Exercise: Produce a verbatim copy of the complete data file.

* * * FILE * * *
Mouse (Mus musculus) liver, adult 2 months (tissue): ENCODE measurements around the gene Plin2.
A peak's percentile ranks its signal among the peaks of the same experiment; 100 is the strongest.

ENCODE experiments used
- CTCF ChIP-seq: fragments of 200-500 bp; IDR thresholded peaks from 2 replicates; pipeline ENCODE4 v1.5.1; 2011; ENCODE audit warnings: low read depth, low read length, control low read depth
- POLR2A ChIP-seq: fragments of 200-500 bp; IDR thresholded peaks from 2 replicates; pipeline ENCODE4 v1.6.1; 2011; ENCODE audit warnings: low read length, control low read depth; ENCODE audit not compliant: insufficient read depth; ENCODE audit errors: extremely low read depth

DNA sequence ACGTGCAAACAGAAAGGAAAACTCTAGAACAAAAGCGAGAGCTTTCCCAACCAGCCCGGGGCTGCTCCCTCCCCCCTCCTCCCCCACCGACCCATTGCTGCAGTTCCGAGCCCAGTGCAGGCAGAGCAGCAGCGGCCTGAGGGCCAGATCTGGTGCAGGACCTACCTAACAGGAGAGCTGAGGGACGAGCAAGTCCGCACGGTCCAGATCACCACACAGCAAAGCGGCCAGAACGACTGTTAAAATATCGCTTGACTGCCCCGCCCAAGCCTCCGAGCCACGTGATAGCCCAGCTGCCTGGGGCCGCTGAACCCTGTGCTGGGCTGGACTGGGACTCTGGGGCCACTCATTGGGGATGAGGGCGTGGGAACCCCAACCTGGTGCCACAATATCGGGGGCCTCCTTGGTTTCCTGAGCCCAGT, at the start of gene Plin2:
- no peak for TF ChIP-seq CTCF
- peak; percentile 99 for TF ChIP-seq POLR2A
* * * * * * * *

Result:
Mouse (Mus musculus) liver, adult 2 months (tissue): ENCODE measurements around the gene Plin2.
A peak's percentile ranks its signal among the peaks of the same experiment; 100 is the strongest.

ENCODE experiments used
- CTCF ChIP-seq: fragments of 200-500 bp; IDR thresholded peaks from 2 replicates; pipeline ENCODE4 v1.5.1; 2011; ENCODE audit warnings: low read depth, low read length, control low read depth
- POLR2A ChIP-seq: fragments of 200-500 bp; IDR thresholded peaks from 2 replicates; pipeline ENCODE4 v1.6.1; 2011; ENCODE audit warnings: low read length, control low read depth; ENCODE audit not compliant: insufficient read depth; ENCODE audit errors: extremely low read depth

DNA sequence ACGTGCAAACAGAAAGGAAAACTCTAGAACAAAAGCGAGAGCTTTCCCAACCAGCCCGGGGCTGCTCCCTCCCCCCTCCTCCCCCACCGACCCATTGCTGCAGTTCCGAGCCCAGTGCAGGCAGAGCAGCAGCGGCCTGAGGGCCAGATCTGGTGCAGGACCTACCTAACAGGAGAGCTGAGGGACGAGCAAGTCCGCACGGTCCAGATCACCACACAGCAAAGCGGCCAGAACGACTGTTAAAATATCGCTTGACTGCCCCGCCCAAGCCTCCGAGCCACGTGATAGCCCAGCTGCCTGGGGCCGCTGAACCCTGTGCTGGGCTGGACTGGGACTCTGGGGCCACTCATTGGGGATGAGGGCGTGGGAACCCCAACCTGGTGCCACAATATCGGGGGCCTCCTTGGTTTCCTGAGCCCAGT, at the start of gene Plin2:
- no peak for TF ChIP-seq CTCF
- peak; percentile 99 for TF ChIP-seq POLR2A